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Active Directory Overview

The Big Picture

To change the way you attack (and defend) Active Directory networks, change the way you think about Active Directory.

What I mean by the above is this... 

  • Focus on the holistic nature of Active Directory as opposed to individual parts
  • Shift from memorized situational rehearsals to thinking about why the situation exists
  • Don't spend so much time thinking about the attacks and what tools to use
  • Make it less about the tool and more about the reason the tool was developed

The Core of Active Directory

At its core, Active Directory is an Identity and Access Management suite. The directory component manages the identities and couples with AAA (Authentication, Authorization, and Accounting) protocols and services, as well as policies, to provision and manage access.

  • Active Directory is a product designed for businesses
  • Businesses hire employees
  • These employees have a lifecycle at the business
    • They're hired
    • They need a computer
      • The computer is registered in the directory
      • The computer also now has an identity in the directory
    • The employee needs a credential, a mailbox, maybe a VoIP number
      • The credential is their identity + password
      • The identity is registered in the directory and follows them over the course of their employment
    • They need access to applications and systems
      • Applications are typically run by service principals (service accounts), which are also identities 
      • Groups are organizational units created in Active Directory
      • Groups are then typically assigned to particular applications to manage access
      • The user identity is then typically assigned to the group
    • They may need privileged access
      • A separate identity should be created for privileged tasks
      • This identity should be added to any privileged groups
    • They leave, they're laid off, or they're fired
      • Their identity or identities is/are disabled and eventually deleted from the directory
      • Their group memberships are stripped
      • Their computer is de-registered from the directory

I am repeating this concept of identities so much, cause they are truly the bedrock of Active Directory penetration testing (and defending). Your ability to penetrate an Active Directory network will only be as good as your ability to enumerate users, computers, service accounts, and groups.

What groups does this user belong to?
What resources do these groups have access to?
What file shares can this user access?
What specific permissions does this service account have?

That's why tools such as Bloodhound are so powerful, because they do the heavy lifting of enumerating these items and figuring out what kinds of access levels they have on the network.

Single Sign-On

If a new application server, a printer, an Exchange server, or anything else is provisioned in the business, DNS records can be created, service accounts can be created, they can integrate into LDAP, use Kerberos authentication. And in order to access these resources, the user's only need to remember one username and password.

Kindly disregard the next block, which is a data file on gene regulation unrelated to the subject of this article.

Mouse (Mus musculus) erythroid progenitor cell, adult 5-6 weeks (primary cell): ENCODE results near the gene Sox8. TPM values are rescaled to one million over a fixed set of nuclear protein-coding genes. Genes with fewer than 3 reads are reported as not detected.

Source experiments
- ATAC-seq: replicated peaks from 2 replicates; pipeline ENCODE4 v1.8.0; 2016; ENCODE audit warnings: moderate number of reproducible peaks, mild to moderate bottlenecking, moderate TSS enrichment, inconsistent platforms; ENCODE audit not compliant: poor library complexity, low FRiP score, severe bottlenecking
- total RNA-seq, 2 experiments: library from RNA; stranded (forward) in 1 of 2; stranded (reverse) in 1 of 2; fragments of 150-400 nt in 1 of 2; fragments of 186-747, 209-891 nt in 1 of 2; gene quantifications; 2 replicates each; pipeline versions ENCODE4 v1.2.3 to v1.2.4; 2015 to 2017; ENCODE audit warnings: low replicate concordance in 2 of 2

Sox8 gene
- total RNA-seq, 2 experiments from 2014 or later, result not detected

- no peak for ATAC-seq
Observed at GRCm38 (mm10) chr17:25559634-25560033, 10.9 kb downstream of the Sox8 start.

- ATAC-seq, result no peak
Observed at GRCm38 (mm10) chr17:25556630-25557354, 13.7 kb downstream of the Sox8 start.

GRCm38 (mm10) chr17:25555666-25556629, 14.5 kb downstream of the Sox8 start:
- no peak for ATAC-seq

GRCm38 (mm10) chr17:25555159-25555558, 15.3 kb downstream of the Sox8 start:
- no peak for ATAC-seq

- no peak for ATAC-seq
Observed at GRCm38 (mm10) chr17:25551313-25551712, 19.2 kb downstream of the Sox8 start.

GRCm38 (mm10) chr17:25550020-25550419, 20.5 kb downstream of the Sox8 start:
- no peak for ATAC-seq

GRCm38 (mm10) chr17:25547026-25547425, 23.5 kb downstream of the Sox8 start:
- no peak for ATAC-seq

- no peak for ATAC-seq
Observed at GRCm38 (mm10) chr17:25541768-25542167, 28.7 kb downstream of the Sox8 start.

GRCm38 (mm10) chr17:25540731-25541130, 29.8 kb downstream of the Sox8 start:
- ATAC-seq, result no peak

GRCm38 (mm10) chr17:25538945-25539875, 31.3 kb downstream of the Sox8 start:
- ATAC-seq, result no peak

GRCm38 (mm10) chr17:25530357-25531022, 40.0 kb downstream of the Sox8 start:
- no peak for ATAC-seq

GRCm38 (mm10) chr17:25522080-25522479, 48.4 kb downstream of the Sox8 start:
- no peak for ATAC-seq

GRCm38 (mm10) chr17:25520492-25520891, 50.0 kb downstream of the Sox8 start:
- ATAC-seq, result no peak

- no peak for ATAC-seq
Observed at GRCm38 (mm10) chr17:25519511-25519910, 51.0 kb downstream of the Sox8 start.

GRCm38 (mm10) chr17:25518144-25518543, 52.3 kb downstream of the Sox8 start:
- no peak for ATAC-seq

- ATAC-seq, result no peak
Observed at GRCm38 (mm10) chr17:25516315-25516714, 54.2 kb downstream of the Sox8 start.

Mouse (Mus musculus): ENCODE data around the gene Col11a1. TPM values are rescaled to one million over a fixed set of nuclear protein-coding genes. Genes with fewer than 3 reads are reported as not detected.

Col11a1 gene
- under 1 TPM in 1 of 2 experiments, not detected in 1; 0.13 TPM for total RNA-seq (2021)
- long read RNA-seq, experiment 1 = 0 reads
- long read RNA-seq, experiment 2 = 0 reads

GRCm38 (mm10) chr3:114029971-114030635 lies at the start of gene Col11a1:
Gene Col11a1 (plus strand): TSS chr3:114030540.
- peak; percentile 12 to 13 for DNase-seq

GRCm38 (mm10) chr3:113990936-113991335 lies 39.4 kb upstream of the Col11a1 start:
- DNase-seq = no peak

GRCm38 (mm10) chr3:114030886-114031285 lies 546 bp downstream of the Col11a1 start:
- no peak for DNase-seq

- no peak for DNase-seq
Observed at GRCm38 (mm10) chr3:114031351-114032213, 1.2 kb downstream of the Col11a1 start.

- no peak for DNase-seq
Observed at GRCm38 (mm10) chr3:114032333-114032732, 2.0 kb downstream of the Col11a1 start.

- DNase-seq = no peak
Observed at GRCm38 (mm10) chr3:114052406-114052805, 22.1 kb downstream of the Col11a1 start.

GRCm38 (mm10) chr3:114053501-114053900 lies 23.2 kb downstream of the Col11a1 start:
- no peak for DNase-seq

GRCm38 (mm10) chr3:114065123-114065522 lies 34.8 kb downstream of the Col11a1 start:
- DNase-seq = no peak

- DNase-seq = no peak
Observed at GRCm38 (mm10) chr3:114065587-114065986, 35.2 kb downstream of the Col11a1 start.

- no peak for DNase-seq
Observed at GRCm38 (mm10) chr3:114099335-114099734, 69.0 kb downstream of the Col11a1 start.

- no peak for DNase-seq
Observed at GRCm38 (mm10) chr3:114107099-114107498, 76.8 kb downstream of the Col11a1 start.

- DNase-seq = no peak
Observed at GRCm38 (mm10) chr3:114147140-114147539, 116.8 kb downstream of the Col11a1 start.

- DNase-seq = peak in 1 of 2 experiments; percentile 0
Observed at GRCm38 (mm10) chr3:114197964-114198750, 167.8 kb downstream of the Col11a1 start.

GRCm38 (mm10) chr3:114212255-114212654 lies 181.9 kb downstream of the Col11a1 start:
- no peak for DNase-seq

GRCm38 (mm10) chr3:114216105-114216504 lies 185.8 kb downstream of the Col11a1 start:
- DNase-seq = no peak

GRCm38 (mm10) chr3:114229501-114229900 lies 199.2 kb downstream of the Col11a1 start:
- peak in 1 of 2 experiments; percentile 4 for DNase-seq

From a security standpoint, this is both a blessing and a curse in that if credential is compromised, this credential can be used to sign into any service accessible to that user (e.g. pass the password and pass the hash attacks). 

Conversely, if the credential is compromised or the employee is offboarded, you only need to manage one credential.

General Windows Protocols

I mention these, because even though Active Directory Domain Services (AD DS) runs on Windows Server, it's still Windows at the end of the day, and still has support for these more insecure legacy protocols (which can be disabled, sometimes with consequences)

  • NetBIOS ― A legacy protocol that allows hostname lookup and data transmission in a Local Area Network (LAN)
  • LLMNR ― A legacy protocol that allows computers in a LAN to do hostname to IP address lookups in a functionally similar way to DNS
  • NetNTLM ― Currently at NetNTLMv2, is a challenge-response authentication protocol that builds upon NTLM. Domain-joined computers will fall back to this protocol if Kerberos fails for any reason. Authenticates, does not authorize.

Some of the Core Active Directory Protocols and Services

  • DNS ― Required to manage hostnames and IP addresses of various services accessed by users and computers
  • DHCP ― Ensures user computers and other registered systems can access the network
  • AD CS ― Manages certificates issued to users, applications, and computers 
  • SMB ― Allows users to upload, download, and modify directories and files on a central server
  • LDAP/LDAPS ― Allows users and applications to search and manage records in the Active Directory database
  • Kerberos ― Authenticates users and provides access to registered services and resources (does not authorize)
  • RPC ― Facilitates communications between user applications and services
  • Group Policy ― Centralized controls of user and computer account configurations
  • Etc.

The key takeaway from this lesson is that for all of the numerous parts that comprise Active Directory, the core functionality is to manage access and share data between users and computers on a single domain or between domains.

Instead of focusing on the attacks and tools for specific services and protocols that make up Active Directory, try thinking about how specific parts help meet the organization goal or identity and access management.